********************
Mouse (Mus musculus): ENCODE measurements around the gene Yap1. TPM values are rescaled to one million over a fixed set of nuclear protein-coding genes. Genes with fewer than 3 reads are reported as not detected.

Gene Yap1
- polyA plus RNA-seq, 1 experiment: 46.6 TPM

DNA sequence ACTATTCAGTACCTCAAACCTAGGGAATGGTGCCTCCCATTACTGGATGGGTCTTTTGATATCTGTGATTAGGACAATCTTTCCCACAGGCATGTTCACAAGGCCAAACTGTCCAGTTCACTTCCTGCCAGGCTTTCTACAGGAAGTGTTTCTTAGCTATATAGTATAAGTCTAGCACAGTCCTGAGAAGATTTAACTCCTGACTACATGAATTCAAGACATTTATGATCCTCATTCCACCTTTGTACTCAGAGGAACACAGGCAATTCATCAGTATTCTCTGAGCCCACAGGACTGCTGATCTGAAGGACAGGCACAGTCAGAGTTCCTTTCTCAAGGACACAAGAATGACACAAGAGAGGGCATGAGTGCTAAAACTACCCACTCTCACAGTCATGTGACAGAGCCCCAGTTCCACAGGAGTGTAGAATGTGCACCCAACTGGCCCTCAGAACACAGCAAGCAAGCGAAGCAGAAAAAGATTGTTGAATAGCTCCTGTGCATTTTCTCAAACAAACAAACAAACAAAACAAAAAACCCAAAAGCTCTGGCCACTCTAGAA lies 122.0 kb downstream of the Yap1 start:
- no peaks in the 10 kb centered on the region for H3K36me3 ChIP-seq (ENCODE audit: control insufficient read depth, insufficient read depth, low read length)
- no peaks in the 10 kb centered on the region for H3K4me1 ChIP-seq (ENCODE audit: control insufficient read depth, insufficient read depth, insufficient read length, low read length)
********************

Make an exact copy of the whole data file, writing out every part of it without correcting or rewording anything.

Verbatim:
Mouse (Mus musculus): ENCODE measurements around the gene Yap1. TPM values are rescaled to one million over a fixed set of nuclear protein-coding genes. Genes with fewer than 3 reads are reported as not detected.

Gene Yap1
- polyA plus RNA-seq, 1 experiment: 46.6 TPM

DNA sequence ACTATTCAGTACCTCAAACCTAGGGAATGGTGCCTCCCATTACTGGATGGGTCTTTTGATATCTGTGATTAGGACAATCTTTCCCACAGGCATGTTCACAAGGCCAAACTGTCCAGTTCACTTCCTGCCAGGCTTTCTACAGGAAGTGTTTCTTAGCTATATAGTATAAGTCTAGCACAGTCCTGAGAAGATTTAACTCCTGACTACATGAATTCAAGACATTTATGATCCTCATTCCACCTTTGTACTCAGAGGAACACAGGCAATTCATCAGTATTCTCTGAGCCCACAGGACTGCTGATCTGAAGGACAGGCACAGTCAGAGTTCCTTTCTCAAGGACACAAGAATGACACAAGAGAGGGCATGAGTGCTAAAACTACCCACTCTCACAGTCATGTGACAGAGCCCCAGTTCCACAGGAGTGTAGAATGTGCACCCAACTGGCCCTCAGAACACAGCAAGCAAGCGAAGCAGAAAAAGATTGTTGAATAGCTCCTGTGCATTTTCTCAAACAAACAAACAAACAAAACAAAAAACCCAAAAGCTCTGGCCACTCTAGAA lies 122.0 kb downstream of the Yap1 start:
- no peaks in the 10 kb centered on the region for H3K36me3 ChIP-seq (ENCODE audit: control insufficient read depth, insufficient read depth, low read length)
- no peaks in the 10 kb centered on the region for H3K4me1 ChIP-seq (ENCODE audit: control insufficient read depth, insufficient read depth, insufficient read length, low read length)